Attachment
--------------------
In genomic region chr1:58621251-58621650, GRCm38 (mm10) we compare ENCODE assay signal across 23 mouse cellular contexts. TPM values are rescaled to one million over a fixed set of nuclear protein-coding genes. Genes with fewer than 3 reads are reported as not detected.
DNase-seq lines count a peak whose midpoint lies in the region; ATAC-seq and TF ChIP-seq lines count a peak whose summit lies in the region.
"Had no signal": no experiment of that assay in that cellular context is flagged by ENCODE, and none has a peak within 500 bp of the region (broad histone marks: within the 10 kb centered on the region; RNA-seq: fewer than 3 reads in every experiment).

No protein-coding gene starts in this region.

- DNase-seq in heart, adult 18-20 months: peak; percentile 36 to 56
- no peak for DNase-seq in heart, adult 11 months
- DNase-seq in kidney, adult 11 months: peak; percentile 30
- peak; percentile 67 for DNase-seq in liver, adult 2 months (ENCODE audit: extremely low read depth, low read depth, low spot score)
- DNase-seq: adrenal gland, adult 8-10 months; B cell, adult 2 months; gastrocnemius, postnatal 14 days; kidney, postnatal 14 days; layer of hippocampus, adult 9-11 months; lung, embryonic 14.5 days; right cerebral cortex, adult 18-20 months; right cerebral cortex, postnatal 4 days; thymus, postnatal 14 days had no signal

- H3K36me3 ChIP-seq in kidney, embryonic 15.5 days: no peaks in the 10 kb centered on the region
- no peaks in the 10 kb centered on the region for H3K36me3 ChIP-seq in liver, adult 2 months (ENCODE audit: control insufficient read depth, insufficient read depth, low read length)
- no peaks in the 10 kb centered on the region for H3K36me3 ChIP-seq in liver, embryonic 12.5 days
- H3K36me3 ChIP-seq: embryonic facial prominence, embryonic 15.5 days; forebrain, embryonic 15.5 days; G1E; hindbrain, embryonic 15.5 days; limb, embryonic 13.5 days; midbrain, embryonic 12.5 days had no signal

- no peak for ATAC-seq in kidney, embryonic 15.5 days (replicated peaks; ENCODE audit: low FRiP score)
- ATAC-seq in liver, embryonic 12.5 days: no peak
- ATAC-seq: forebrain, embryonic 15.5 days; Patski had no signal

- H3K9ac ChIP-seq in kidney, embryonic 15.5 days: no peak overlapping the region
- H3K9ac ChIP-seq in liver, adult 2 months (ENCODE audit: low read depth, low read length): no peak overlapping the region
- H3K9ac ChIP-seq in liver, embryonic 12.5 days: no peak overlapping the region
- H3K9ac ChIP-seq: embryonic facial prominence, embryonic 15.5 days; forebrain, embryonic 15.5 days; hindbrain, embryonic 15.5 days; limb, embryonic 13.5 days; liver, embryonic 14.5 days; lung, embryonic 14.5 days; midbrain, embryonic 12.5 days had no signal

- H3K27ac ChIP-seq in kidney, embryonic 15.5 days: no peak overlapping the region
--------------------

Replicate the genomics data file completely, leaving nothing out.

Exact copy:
In genomic region chr1:58621251-58621650, GRCm38 (mm10) we compare ENCODE assay signal across 23 mouse cellular contexts. TPM values are rescaled to one million over a fixed set of nuclear protein-coding genes. Genes with fewer than 3 reads are reported as not detected.
DNase-seq lines count a peak whose midpoint lies in the region; ATAC-seq and TF ChIP-seq lines count a peak whose summit lies in the region.
"Had no signal": no experiment of that assay in that cellular context is flagged by ENCODE, and none has a peak within 500 bp of the region (broad histone marks: within the 10 kb centered on the region; RNA-seq: fewer than 3 reads in every experiment).

No protein-coding gene starts in this region.

- DNase-seq in heart, adult 18-20 months: peak; percentile 36 to 56
- no peak for DNase-seq in heart, adult 11 months
- DNase-seq in kidney, adult 11 months: peak; percentile 30
- peak; percentile 67 for DNase-seq in liver, adult 2 months (ENCODE audit: extremely low read depth, low read depth, low spot score)
- DNase-seq: adrenal gland, adult 8-10 months; B cell, adult 2 months; gastrocnemius, postnatal 14 days; kidney, postnatal 14 days; layer of hippocampus, adult 9-11 months; lung, embryonic 14.5 days; right cerebral cortex, adult 18-20 months; right cerebral cortex, postnatal 4 days; thymus, postnatal 14 days had no signal

- H3K36me3 ChIP-seq in kidney, embryonic 15.5 days: no peaks in the 10 kb centered on the region
- no peaks in the 10 kb centered on the region for H3K36me3 ChIP-seq in liver, adult 2 months (ENCODE audit: control insufficient read depth, insufficient read depth, low read length)
- no peaks in the 10 kb centered on the region for H3K36me3 ChIP-seq in liver, embryonic 12.5 days
- H3K36me3 ChIP-seq: embryonic facial prominence, embryonic 15.5 days; forebrain, embryonic 15.5 days; G1E; hindbrain, embryonic 15.5 days; limb, embryonic 13.5 days; midbrain, embryonic 12.5 days had no signal

- no peak for ATAC-seq in kidney, embryonic 15.5 days (replicated peaks; ENCODE audit: low FRiP score)
- ATAC-seq in liver, embryonic 12.5 days: no peak
- ATAC-seq: forebrain, embryonic 15.5 days; Patski had no signal

- H3K9ac ChIP-seq in kidney, embryonic 15.5 days: no peak overlapping the region
- H3K9ac ChIP-seq in liver, adult 2 months (ENCODE audit: low read depth, low read length): no peak overlapping the region
- H3K9ac ChIP-seq in liver, embryonic 12.5 days: no peak overlapping the region
- H3K9ac ChIP-seq: embryonic facial prominence, embryonic 15.5 days; forebrain, embryonic 15.5 days; hindbrain, embryonic 15.5 days; limb, embryonic 13.5 days; liver, embryonic 14.5 days; lung, embryonic 14.5 days; midbrain, embryonic 12.5 days had no signal

- H3K27ac ChIP-seq in kidney, embryonic 15.5 days: no peak overlapping the region